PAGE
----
Monday, October 24, 2011

First and Last...Do I smell Boston?

The alarm went off at 3:45a and the nerves automatically kicked in.  We were headed for Morganton NC to run in the Ridge To Bridge Marathon. This race would be my first official marathon and it was no coincidence that it is also a Boston Marathon qualifier. I decided to give qualifying a shot even though I didn't know if it was possible. After grilling all the marathoners that I knew (Theoden, Emily, Tracy S., Tracy T., Molly, Becki and Tom) I still had a raging case of nerves. I spent the past two weeks after my worrying, asking questions and running the race over in my mind... then a little bomb dropped.  I misread the qualifying times thinking I only had to run a 3:40 to qualify. For the 2012 race that would have worked but since that registration is already closed out,  I would have to qualify under the new time of 3:35 minutes. I found that little factoid out the Saturday prior to my race.  Five minutes faster...that is a big chunk of time. I realize that wanting to qualify for Boston is a lofty goal and a lot of runners spend years chasing it and this was my first but I felt the need to prove myself. The competitor in me wanted something tangible to feel that I was good. Silly I know,  but for those of you who know me this makes perfect sense. Qualifying for Boston is considered the Mecca to being have to be fast to get in...end of story. I wanted it and wanted it bad. My running coach Tom and I had reviewed the race plan on Friday via phone and discussed what I needed to focus on. There is 9+ miles of downhills in this race and the biggest mistake that is made is runners tear down the mountain and run out of gas on the flats. I needed to stay controlled on the hills and as long as I stick to the plan, I would be in under the time. But as I looked at the plan I had scratched out on paper, I still didn't have a sense of if I could do it or not. Tom reassured me "trust your have done all the preparation you can, now just run." If it's one thing I am good at, its following the race plan. I had a layout and I would stick to it come hell or high water. I even wrote it on my hand in sharpie marker to reassure. All I had to do was run.

John and I got up, went through the morning routines and hit the road at about 4:40am. We needed to be in the parking lot of the Brown Mountain Beach Resort by 6:30am to catch the buses to the starting line so I wanted to be sure we had plenty of breathing room. As we headed up, we talked about the race. I told him of my fear of not performing well, of worrying about racing too many races in too little time, that my knee was still sore on my Friday run, etc. He reassured me that I would be ok. We found our way to the parking lot (which happens to be the finish line) and headed to the buses. We met with Tom, Melinda and DC just outside and hopped on. At precisely 6:30 the buses pulled out for the 40 minute trek to the start line. We made small talk as the buses ascended but as we got closer, my heart started to pound and I grew quiet. I downed a plum and said a few silent prayers.  The sun was rising over the mountains as we pulled into the tiny gas station that was just across from the start streaking the sky with first pink then orange...God's morning paint job. It was a gorgeous day for a race in the mountains that were showing their full fall colors. It was a bit chilly but I opted for my same old race gear of my Nike compression shorts, Mich Ultra race shirt and knee socks that were dubbed the "Big Bird Legs" because they were fluorescent pink and orange striped. I added my Mountain Hardwear vest and Nike running gloves (I hate when my hands are cold) and decided to carry my small Amphipod so that I always has a supply of water/Gu Brew to sip off of.  I did add a new accessory of my Spibelt to carry my Honey Stinger Gels  (which didn't seem to stay put and migrated north every few miles during the race). After spending some time on the bus pinning on numbers and chips, we hopped off and headed to the line. This race was full of people I knew....Emily, Theoden, Leah, Steve and Tom and so we were in good company. After the few race announcements and lots of "good luck" the countdown was on...I remember looking up and a thought crossed my mind "Do I smell Boston?" It was odd at the time but became my race mantra. The crowd took off and I pressed start on the Garmin as I crossed the timing mat.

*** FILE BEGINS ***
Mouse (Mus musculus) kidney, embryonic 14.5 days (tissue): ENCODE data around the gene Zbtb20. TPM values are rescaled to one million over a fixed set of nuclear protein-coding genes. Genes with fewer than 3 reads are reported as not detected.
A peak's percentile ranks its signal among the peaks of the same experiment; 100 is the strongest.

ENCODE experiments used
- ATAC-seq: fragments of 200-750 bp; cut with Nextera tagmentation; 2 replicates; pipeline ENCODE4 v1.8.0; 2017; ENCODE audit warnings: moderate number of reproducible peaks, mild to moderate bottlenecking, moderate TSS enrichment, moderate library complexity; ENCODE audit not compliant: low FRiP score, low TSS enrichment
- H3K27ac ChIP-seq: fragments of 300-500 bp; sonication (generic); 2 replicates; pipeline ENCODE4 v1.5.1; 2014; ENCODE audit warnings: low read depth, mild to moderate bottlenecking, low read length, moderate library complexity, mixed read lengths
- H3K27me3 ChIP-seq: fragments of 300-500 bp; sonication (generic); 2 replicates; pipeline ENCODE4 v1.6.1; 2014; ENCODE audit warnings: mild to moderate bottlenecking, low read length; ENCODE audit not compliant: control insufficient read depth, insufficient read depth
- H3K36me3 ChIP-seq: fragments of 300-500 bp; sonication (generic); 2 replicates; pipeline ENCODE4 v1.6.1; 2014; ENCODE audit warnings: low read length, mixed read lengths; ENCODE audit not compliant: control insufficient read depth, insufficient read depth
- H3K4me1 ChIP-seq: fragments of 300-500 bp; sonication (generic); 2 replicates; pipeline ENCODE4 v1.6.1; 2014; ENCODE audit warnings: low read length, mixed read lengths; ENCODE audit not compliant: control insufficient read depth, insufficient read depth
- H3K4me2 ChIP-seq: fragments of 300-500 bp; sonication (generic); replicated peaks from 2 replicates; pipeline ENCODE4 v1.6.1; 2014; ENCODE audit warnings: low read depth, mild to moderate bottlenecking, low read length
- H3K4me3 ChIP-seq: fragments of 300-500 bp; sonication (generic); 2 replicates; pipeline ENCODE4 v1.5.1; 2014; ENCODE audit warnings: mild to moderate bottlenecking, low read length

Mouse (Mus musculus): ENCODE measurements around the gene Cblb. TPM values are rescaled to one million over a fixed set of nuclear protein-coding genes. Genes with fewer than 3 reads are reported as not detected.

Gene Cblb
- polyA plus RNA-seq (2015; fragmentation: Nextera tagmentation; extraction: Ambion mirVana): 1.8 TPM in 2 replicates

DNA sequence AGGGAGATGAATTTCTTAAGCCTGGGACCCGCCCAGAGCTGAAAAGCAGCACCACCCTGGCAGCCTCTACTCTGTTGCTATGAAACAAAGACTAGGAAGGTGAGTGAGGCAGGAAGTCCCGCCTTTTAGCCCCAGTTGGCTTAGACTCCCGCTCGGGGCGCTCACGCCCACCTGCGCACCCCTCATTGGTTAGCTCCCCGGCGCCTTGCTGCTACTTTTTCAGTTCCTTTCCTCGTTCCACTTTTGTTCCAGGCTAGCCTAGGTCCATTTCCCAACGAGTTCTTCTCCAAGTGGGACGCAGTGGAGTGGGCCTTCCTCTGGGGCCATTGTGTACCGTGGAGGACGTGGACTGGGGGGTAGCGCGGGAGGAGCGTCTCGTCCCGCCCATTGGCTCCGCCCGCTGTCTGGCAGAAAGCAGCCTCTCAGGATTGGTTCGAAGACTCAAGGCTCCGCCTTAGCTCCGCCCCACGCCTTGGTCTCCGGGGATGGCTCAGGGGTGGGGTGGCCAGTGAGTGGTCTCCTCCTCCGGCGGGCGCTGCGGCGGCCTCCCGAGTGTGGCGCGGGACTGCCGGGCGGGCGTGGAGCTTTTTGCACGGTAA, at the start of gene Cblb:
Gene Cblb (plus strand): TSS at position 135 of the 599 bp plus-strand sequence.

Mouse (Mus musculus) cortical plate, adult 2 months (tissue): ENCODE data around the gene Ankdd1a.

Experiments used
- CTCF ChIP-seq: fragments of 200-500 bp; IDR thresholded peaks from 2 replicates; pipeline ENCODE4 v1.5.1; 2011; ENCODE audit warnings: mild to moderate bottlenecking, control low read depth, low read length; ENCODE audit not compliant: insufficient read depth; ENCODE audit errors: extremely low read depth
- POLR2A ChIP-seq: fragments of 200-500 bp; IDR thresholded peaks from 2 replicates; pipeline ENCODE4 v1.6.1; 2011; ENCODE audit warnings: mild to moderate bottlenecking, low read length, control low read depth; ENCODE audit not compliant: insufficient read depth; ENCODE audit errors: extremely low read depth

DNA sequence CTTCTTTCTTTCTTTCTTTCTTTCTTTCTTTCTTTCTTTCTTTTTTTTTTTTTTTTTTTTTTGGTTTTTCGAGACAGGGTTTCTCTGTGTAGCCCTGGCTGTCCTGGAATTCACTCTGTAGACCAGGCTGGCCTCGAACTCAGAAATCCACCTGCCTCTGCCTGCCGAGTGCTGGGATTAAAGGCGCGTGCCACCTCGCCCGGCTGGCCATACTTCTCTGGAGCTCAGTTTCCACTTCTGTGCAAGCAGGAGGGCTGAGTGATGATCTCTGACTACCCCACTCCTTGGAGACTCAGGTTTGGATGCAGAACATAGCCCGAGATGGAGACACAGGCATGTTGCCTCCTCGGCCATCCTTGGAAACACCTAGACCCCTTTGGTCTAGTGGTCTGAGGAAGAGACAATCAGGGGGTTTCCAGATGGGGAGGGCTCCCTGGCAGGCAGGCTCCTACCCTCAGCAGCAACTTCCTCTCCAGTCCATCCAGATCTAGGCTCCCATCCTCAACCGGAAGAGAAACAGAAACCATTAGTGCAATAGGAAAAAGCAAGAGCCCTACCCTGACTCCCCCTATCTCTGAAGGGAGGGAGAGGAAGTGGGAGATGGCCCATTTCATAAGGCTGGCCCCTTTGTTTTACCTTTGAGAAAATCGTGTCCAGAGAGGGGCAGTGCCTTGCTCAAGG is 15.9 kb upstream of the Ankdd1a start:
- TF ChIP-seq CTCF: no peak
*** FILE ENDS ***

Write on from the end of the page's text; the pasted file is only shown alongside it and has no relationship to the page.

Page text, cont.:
The first part of the race is pretty flat with a few gentle rises and drops and a little out and back turn around, complete with an orange cone with an impossibly tight turn. As we headed towards the turn, everyone I knew was in front of me and running back past. I tried not to panic because I was sticking to my plan of 8:30 miles in the first part of the race and I knew those downhills were coming. As we made the turn and headed back past the first aid station, I pulled out the first of my gels, washed it down with Gu Brew and found myself on the longest downhill I had ever run. John and I were both exchanging how we were feeling and dodging runners and cars as the switchbacks continued down. We crossed the half way mark and were almost exactly on time. I let out a big sigh; my Garmin wasn't synced with the miles and my pace was jumping all over so hitting that mark was a big relief.  I kept saying to myself "trust your training."